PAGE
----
The Cost of Taking My Son on His First Overseas Adventure
Even though my toddler probably won’t remember the trip, it was still worth taking.
I was sitting at home one day watching my 10-month-old son, Sid, looking at the rain pattering against our window in disgust. The next thing I knew, I was booking easyJet flights to Italy.
A double-whammy Christmas and birthday gift for myself, my wife, and Sid, I decided to put together a small holiday package that would take us to Viareggio via Pisa to see that famous leaning tower from both air and land.
Booking the flights was a snap decision, but I did take the time to weigh up my options regarding times, dates and available airports.
After asking Mr. Google to check the best times to go to Viareggio, I settled on May as it is off-season but usually pretty hot (well, for a pale sweat machine like me, anyway), meaning it would be more relaxing and less daunting for Sid. Also, Google told me it would cost less.
Then I considered the “flight time vs. cost” decision, and decided to fly out of London Luton Airport, which is a good 160-odd miles from our home but offered the most convenient flight timetable, coupled with prices that didn’t make my eyes bleed.
I pressed the book button, then looked down at Sid with pride and said, “Son, we’re going to Italy,” to which he replied, “Aaaaaaaaaaggggh”, which I can only imagine translates to, “stop ignoring me dad and feed me my dinner.”
The return flights for three of us (Sid travelled for free) cost a total of £200 ($255) and airport parking for five days came in at £45 ($57).
I didn’t think putting Sid and ourselves in a hotel room for five days would be a good option—I assumed Sid would have a full-on meltdown by the second or third day of hotel life—so I went to good old AirBnB in search of decent digs.
I found a quirky little one-bedroom with a piano-clad lounge, a balcony, and a travel cot on the edge of town for a decent price, so I booked it up with haste. The overall cost for five nights was £250 ($320), and the host was very helpful with my requests which is always a bonus.
There was a slight communication breakdown regarding the check-in time, causing us to turn up early and have an international game of charades with the housekeeper in an attempt to explain our over-punctual arrival, but after we got that sorted we were greeted with a warm and welcoming place to call home for the week.
The only negatives were the noise coming from the rowdy pub across the road, the midnight tap dancer that lived upstairs, and the air conditioning unit that leaked all over me during the early hours of the morning, soaking my head and my underpants. But the morning view of the Apuan Alps from the balcony more than made up for those small setbacks.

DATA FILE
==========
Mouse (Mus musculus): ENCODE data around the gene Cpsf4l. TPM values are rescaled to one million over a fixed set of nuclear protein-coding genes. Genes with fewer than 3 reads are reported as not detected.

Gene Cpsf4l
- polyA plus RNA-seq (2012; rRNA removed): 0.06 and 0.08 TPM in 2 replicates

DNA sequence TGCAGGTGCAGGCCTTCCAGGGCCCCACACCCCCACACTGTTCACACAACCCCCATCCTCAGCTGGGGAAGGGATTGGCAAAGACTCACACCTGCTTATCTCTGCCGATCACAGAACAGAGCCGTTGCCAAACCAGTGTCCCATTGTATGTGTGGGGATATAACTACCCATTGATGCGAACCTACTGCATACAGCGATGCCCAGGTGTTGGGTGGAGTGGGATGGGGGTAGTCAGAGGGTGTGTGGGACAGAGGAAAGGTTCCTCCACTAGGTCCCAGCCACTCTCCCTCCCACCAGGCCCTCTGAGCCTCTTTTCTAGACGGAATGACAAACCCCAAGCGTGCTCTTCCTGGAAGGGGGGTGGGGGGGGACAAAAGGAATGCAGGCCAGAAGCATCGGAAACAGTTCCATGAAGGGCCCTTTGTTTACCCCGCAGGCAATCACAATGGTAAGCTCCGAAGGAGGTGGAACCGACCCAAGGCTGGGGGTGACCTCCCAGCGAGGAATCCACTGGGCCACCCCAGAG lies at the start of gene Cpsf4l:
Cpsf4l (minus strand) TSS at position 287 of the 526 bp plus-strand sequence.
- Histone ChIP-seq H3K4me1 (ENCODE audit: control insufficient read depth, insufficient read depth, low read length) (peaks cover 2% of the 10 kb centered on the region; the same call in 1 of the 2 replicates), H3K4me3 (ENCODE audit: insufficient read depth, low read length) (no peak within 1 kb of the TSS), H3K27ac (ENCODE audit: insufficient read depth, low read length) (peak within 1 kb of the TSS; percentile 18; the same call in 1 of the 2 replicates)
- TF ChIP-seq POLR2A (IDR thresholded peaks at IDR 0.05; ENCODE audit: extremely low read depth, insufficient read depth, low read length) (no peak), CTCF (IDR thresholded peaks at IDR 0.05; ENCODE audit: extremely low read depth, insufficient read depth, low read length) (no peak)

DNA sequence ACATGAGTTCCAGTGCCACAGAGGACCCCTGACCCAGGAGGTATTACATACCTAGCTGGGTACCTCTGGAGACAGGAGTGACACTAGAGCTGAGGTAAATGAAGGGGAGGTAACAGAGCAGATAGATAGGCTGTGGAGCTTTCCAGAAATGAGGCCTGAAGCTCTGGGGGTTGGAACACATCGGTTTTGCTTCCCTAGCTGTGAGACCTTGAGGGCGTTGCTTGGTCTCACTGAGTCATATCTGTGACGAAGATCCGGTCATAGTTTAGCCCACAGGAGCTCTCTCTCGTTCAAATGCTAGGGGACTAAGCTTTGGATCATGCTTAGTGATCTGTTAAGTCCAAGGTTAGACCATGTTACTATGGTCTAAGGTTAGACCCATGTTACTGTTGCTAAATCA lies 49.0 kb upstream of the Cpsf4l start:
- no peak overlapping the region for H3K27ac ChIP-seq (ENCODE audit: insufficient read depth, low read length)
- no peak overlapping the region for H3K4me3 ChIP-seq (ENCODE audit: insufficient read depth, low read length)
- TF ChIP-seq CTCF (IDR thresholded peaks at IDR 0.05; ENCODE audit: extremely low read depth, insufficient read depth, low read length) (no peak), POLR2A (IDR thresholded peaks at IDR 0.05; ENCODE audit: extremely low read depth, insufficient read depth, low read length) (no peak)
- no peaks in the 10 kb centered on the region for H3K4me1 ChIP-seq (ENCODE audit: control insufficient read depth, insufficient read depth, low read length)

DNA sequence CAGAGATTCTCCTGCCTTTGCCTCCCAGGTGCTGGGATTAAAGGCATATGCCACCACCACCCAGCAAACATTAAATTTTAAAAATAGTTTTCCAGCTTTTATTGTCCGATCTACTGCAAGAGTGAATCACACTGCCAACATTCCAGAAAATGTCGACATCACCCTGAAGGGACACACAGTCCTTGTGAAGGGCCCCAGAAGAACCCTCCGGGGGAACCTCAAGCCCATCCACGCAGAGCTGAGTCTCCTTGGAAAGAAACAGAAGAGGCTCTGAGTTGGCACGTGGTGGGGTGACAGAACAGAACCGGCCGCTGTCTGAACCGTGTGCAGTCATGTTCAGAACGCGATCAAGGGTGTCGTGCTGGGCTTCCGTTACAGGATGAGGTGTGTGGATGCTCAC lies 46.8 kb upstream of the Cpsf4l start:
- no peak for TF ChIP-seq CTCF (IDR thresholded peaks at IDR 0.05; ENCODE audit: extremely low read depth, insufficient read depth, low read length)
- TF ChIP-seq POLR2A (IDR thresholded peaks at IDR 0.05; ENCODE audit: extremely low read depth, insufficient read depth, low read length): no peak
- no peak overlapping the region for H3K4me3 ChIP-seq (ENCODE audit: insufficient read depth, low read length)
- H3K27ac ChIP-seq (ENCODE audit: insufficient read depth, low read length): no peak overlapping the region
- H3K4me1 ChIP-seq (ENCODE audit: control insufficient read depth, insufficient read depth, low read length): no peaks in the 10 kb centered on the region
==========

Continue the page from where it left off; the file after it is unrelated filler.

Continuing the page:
The transfer from Pisa Airport to our apartment should have been cheap and cheerful, but I made a blunder.
On the way back to Pisa International, the combo of the train and the airport rail shuttle took a total of 30 minutes and cost us a total of £12 ($15). But, on the way to Viareggio, we made the mistake of grabbing a metered taxi which cost us £70 ($90) — a colossal difference.
To make things worse, the screenshot of my booking confirmation cut off the address. This sparked a squabble between myself and my wife which culminated in my phone sliding under the front seat of the taxi — in the end we managed to call our host and grab the address before we had to drive around in circles and racking up more cab-based debt.
When Sid is older he won’t recall visiting Viareggio as a toddler, but for me and Lynsey, watching him interact with a new culture, try new foods, play with the sand, and splash in the sea for the first time was utterly priceless. It’s a feeling I’ll never forget.
Together, we saw the Leaning Tower of Pisa, cooked pasta, roamed the sea front, swam in the Tyrrhenian Sea, dined, explored the town, and had the best time. Anyone who knows us personally will understand just how much we needed that trip, and although Sid might not remember his first overseas adventure, I believe it helped his development and, in some strange way, meant something special to him.
Sid loved his holiday, so much so, that when we got on the flight home, he cried the whole way back to Luton… and from the airport terminal to the car… and from the car park to our front door. My ears took a bashing on the way home, but it was well worth it — and with a mix of eating out, home cooking and modest activities, the whole trip only cost around £860 ($1102) for five days of pure family contentment.
Dan Hughes is a writer with a penchant for oddball fiction, the bass guitar, beer, Bukowski and traveling to strange places. You can find out more about him by getting lost in his Catchy Space.
This story is part of The Billfold’s Vacation Series.
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